You can now read this blog in Spanish, French, Chinese or Hindi – how cool is that? Plus the bra poll is a cliffhanger – keep voting

Tower of Babel (right). My wonderful blogmeister Eddy Lambert has found a way to put a Google Translate button on the blog (to the right, above the twitter 350px-Brueghel-tower-of-babelicon). The drop down menu gives you an astonishing range of language options and more or less instantly translates the whole blog. Judging by the Spanish version (my only decent non-English language skill), the translation is a bit clunky, but intelligible. Please tell your non-English speaking friends and give us some feedback on whether it works. Or as they say in Esperanto: ‘Mia mirinda blogmeister Eddy Lambert trovis manieron meti Google Translate butonon sur la blogo (dekstre, supre la twitter ikono). La falmenuo donas al vi mirindan gamon de lingvaj opcioj kaj pli aŭ malpli tuj tradukas la tutan blogon. Juĝi por la hispana versio (mia sola deca ne-angla lingvo kapableco), la traduko estas iom clunky, sed komprenebla. Bonvolu diri al viaj ne-angla parolantaj amikoj kaj donu al ni iom sugestoj sur ĉu ĝi funkcias.’ Meanwhile as I write, the voting on the big bra hunt is a dead heat, so I’ll leave the poll up for a few days to let people slug it out. Mobilize your forces, people.]]>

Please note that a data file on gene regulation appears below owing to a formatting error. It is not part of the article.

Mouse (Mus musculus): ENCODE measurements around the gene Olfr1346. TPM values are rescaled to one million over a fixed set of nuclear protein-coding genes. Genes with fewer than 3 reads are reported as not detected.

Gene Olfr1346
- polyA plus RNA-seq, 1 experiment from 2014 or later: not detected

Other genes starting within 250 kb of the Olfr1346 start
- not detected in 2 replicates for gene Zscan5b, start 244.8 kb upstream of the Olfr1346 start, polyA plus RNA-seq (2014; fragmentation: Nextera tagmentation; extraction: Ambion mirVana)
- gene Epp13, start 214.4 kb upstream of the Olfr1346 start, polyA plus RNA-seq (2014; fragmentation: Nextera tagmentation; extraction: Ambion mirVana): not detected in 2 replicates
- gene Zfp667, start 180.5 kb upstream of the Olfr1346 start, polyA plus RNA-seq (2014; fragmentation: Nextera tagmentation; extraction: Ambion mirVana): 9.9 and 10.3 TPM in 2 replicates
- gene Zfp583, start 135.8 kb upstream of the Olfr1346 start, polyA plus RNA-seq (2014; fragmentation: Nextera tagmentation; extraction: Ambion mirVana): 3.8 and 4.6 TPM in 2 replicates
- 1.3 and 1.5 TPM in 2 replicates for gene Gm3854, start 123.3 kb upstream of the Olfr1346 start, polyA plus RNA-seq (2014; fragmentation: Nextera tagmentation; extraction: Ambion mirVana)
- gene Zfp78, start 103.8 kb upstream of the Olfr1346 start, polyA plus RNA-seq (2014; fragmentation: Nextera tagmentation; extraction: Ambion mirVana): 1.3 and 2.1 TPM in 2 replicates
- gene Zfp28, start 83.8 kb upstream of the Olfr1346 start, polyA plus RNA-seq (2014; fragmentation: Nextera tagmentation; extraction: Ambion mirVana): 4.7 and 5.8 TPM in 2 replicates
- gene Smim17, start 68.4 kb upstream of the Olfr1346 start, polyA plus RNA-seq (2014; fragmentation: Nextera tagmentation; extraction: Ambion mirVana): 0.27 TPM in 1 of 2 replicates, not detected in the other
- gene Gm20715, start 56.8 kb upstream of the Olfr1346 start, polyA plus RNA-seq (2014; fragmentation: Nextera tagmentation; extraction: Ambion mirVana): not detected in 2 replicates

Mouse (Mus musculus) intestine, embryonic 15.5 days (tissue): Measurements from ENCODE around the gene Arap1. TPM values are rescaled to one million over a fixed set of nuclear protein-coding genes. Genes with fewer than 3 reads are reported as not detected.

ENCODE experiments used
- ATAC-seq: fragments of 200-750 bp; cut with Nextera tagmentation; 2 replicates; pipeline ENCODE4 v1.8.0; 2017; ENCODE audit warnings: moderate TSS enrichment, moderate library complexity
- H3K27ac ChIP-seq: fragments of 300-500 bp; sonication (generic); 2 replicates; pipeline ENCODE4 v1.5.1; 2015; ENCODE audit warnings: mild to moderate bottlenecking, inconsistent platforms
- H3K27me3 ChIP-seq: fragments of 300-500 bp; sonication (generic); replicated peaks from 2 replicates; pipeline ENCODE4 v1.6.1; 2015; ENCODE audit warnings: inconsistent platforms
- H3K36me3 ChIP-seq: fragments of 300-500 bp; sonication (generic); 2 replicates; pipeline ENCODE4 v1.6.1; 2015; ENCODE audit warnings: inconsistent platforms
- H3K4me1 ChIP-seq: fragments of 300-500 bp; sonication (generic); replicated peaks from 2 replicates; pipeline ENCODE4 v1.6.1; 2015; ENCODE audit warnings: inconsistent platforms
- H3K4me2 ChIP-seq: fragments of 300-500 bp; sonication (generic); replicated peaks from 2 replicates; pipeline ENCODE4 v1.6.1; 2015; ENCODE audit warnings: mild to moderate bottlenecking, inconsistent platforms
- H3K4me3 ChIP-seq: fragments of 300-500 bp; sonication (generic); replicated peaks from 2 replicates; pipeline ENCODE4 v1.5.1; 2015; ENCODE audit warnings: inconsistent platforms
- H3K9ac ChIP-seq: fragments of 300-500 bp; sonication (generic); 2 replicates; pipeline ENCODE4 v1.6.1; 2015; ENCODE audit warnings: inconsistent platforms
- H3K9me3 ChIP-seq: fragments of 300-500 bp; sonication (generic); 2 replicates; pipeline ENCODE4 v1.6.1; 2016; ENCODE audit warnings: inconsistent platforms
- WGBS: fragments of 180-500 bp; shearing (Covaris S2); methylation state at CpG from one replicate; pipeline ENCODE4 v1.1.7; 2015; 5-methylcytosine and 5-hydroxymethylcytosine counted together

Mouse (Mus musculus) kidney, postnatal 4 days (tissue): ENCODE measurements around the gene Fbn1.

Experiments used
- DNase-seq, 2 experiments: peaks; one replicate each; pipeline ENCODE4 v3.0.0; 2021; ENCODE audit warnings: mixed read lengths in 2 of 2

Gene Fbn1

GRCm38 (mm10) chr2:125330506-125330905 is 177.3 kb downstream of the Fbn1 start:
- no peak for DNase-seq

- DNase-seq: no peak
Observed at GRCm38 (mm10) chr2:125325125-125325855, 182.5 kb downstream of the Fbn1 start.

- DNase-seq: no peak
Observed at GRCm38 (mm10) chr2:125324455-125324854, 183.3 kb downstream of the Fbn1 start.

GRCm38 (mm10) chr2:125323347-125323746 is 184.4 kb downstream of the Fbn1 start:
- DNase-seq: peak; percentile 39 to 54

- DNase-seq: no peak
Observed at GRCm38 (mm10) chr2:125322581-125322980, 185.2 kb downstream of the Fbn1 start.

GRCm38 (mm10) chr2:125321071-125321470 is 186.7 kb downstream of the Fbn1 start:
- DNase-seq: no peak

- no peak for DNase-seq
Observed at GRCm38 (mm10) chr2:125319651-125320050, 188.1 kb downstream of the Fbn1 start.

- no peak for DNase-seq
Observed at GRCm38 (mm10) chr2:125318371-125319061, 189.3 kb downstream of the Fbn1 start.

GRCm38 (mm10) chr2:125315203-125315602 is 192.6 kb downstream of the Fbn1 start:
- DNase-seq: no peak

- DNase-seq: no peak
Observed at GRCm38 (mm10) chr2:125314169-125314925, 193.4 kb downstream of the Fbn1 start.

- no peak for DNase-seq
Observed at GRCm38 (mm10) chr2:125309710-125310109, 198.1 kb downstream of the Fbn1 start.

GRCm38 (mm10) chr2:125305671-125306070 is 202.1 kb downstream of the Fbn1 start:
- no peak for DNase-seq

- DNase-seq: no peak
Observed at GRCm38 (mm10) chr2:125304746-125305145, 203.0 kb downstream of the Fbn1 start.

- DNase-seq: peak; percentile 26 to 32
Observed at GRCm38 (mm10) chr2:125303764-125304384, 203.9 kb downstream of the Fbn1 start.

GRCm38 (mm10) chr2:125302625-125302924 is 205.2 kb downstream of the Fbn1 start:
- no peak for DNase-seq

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3 Responses to “You can now read this blog in Spanish, French, Chinese or Hindi – how cool is that? Plus the bra poll is a cliffhanger – keep voting”
  1. Great innovation! But why is swedish excluded? I know it is not one of the great world languages in terms of the number of people using it, and most Swedes read English quite well. But the same is true for Danish, Estonian, Finnish, Icelandic, Latvian, Norwegian,Slovenian etc.
    Discrimination or oversight? 🙂

  2. Bill Chapman

    It was good to see the use of Esperanto here.
    I hope you’ll allow me to add that Esperanto is celebrating its 125th anniversary this year. That’s quite an achievement for what started as the idea of just one man. It has survived wars and strikes and economic crises, and continues to attract young learners.
    Esperanto is not a utopian dream. It works! I’ve used it in speech and writing – and sung in it – in about fifteen countries over recent years.
    Take a look at